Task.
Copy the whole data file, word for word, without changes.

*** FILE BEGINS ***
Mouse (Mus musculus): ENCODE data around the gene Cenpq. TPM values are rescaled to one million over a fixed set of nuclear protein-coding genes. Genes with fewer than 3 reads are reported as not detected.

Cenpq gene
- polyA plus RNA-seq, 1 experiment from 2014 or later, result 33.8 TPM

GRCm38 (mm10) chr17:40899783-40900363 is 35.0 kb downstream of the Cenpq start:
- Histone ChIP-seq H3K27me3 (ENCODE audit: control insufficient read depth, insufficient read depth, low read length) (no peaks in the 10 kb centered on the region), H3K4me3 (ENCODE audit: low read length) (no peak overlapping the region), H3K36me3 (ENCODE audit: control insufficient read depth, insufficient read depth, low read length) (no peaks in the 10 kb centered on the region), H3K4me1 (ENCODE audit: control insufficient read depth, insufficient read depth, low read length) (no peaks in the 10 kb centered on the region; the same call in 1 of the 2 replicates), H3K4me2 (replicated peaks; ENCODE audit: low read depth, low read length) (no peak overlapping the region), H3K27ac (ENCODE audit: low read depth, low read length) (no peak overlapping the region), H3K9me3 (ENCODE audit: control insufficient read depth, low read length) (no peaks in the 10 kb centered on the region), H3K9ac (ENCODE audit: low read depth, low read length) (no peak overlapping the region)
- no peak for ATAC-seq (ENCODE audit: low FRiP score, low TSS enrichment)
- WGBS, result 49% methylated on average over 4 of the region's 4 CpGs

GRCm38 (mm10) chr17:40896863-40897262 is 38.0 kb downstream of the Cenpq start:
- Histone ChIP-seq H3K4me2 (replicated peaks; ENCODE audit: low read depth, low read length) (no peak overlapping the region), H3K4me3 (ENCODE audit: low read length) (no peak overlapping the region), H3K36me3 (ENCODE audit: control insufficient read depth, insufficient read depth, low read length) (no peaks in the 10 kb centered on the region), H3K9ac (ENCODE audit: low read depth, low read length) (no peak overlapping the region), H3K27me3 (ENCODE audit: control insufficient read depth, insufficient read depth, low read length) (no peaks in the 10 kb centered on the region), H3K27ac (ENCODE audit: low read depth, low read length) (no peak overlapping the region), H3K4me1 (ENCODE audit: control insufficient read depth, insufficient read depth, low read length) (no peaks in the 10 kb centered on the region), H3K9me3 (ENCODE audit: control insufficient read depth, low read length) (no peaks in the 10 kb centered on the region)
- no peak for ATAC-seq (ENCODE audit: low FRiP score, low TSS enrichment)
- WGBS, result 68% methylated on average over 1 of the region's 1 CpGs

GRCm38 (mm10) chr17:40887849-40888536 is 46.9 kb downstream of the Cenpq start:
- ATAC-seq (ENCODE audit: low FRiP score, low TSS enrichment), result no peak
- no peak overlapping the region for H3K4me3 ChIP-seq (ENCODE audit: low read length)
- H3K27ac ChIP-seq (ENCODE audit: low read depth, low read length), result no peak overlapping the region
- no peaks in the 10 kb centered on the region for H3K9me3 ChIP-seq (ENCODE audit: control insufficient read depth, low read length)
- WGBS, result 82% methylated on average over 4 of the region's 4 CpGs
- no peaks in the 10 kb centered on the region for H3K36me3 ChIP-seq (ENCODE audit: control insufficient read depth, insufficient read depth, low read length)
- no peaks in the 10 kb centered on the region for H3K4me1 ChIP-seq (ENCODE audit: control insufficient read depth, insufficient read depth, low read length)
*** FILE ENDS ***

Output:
Mouse (Mus musculus): ENCODE data around the gene Cenpq. TPM values are rescaled to one million over a fixed set of nuclear protein-coding genes. Genes with fewer than 3 reads are reported as not detected.

Cenpq gene
- polyA plus RNA-seq, 1 experiment from 2014 or later, result 33.8 TPM

GRCm38 (mm10) chr17:40899783-40900363 is 35.0 kb downstream of the Cenpq start:
- Histone ChIP-seq H3K27me3 (ENCODE audit: control insufficient read depth, insufficient read depth, low read length) (no peaks in the 10 kb centered on the region), H3K4me3 (ENCODE audit: low read length) (no peak overlapping the region), H3K36me3 (ENCODE audit: control insufficient read depth, insufficient read depth, low read length) (no peaks in the 10 kb centered on the region), H3K4me1 (ENCODE audit: control insufficient read depth, insufficient read depth, low read length) (no peaks in the 10 kb centered on the region; the same call in 1 of the 2 replicates), H3K4me2 (replicated peaks; ENCODE audit: low read depth, low read length) (no peak overlapping the region), H3K27ac (ENCODE audit: low read depth, low read length) (no peak overlapping the region), H3K9me3 (ENCODE audit: control insufficient read depth, low read length) (no peaks in the 10 kb centered on the region), H3K9ac (ENCODE audit: low read depth, low read length) (no peak overlapping the region)
- no peak for ATAC-seq (ENCODE audit: low FRiP score, low TSS enrichment)
- WGBS, result 49% methylated on average over 4 of the region's 4 CpGs

GRCm38 (mm10) chr17:40896863-40897262 is 38.0 kb downstream of the Cenpq start:
- Histone ChIP-seq H3K4me2 (replicated peaks; ENCODE audit: low read depth, low read length) (no peak overlapping the region), H3K4me3 (ENCODE audit: low read length) (no peak overlapping the region), H3K36me3 (ENCODE audit: control insufficient read depth, insufficient read depth, low read length) (no peaks in the 10 kb centered on the region), H3K9ac (ENCODE audit: low read depth, low read length) (no peak overlapping the region), H3K27me3 (ENCODE audit: control insufficient read depth, insufficient read depth, low read length) (no peaks in the 10 kb centered on the region), H3K27ac (ENCODE audit: low read depth, low read length) (no peak overlapping the region), H3K4me1 (ENCODE audit: control insufficient read depth, insufficient read depth, low read length) (no peaks in the 10 kb centered on the region), H3K9me3 (ENCODE audit: control insufficient read depth, low read length) (no peaks in the 10 kb centered on the region)
- no peak for ATAC-seq (ENCODE audit: low FRiP score, low TSS enrichment)
- WGBS, result 68% methylated on average over 1 of the region's 1 CpGs

GRCm38 (mm10) chr17:40887849-40888536 is 46.9 kb downstream of the Cenpq start:
- ATAC-seq (ENCODE audit: low FRiP score, low TSS enrichment), result no peak
- no peak overlapping the region for H3K4me3 ChIP-seq (ENCODE audit: low read length)
- H3K27ac ChIP-seq (ENCODE audit: low read depth, low read length), result no peak overlapping the region
- no peaks in the 10 kb centered on the region for H3K9me3 ChIP-seq (ENCODE audit: control insufficient read depth, low read length)
- WGBS, result 82% methylated on average over 4 of the region's 4 CpGs
- no peaks in the 10 kb centered on the region for H3K36me3 ChIP-seq (ENCODE audit: control insufficient read depth, insufficient read depth, low read length)
- no peaks in the 10 kb centered on the region for H3K4me1 ChIP-seq (ENCODE audit: control insufficient read depth, insufficient read depth, low read length)